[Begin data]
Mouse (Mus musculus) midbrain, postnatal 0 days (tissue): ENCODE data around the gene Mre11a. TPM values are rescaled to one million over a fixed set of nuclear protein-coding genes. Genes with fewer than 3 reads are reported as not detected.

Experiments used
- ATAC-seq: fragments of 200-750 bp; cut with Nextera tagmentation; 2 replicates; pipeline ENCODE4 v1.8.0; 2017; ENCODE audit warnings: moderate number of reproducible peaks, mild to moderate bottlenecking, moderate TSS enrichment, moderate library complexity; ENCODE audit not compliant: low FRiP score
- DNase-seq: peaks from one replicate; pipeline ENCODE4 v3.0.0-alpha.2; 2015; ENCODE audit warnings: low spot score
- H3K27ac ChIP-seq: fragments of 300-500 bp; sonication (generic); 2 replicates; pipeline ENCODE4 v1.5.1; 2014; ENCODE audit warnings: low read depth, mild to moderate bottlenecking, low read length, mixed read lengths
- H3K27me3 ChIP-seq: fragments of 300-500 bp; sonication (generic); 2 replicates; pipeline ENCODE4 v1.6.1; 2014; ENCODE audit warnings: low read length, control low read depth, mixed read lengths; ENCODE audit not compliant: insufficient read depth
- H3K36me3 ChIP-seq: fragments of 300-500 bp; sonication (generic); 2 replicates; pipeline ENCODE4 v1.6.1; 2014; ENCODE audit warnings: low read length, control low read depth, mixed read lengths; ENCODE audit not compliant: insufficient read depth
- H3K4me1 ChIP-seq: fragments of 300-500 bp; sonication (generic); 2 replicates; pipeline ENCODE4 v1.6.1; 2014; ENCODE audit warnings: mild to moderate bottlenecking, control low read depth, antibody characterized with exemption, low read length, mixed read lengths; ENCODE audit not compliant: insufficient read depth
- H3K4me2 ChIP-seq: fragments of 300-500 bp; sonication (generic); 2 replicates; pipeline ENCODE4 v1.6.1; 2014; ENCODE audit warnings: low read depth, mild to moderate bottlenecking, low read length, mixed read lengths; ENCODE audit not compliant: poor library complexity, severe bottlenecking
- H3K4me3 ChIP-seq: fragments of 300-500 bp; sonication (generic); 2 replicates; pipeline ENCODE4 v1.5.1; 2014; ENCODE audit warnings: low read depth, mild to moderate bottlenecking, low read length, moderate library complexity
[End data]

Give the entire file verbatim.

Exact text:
Mouse (Mus musculus) midbrain, postnatal 0 days (tissue): ENCODE data around the gene Mre11a. TPM values are rescaled to one million over a fixed set of nuclear protein-coding genes. Genes with fewer than 3 reads are reported as not detected.

Experiments used
- ATAC-seq: fragments of 200-750 bp; cut with Nextera tagmentation; 2 replicates; pipeline ENCODE4 v1.8.0; 2017; ENCODE audit warnings: moderate number of reproducible peaks, mild to moderate bottlenecking, moderate TSS enrichment, moderate library complexity; ENCODE audit not compliant: low FRiP score
- DNase-seq: peaks from one replicate; pipeline ENCODE4 v3.0.0-alpha.2; 2015; ENCODE audit warnings: low spot score
- H3K27ac ChIP-seq: fragments of 300-500 bp; sonication (generic); 2 replicates; pipeline ENCODE4 v1.5.1; 2014; ENCODE audit warnings: low read depth, mild to moderate bottlenecking, low read length, mixed read lengths
- H3K27me3 ChIP-seq: fragments of 300-500 bp; sonication (generic); 2 replicates; pipeline ENCODE4 v1.6.1; 2014; ENCODE audit warnings: low read length, control low read depth, mixed read lengths; ENCODE audit not compliant: insufficient read depth
- H3K36me3 ChIP-seq: fragments of 300-500 bp; sonication (generic); 2 replicates; pipeline ENCODE4 v1.6.1; 2014; ENCODE audit warnings: low read length, control low read depth, mixed read lengths; ENCODE audit not compliant: insufficient read depth
- H3K4me1 ChIP-seq: fragments of 300-500 bp; sonication (generic); 2 replicates; pipeline ENCODE4 v1.6.1; 2014; ENCODE audit warnings: mild to moderate bottlenecking, control low read depth, antibody characterized with exemption, low read length, mixed read lengths; ENCODE audit not compliant: insufficient read depth
- H3K4me2 ChIP-seq: fragments of 300-500 bp; sonication (generic); 2 replicates; pipeline ENCODE4 v1.6.1; 2014; ENCODE audit warnings: low read depth, mild to moderate bottlenecking, low read length, mixed read lengths; ENCODE audit not compliant: poor library complexity, severe bottlenecking
- H3K4me3 ChIP-seq: fragments of 300-500 bp; sonication (generic); 2 replicates; pipeline ENCODE4 v1.5.1; 2014; ENCODE audit warnings: low read depth, mild to moderate bottlenecking, low read length, moderate library complexity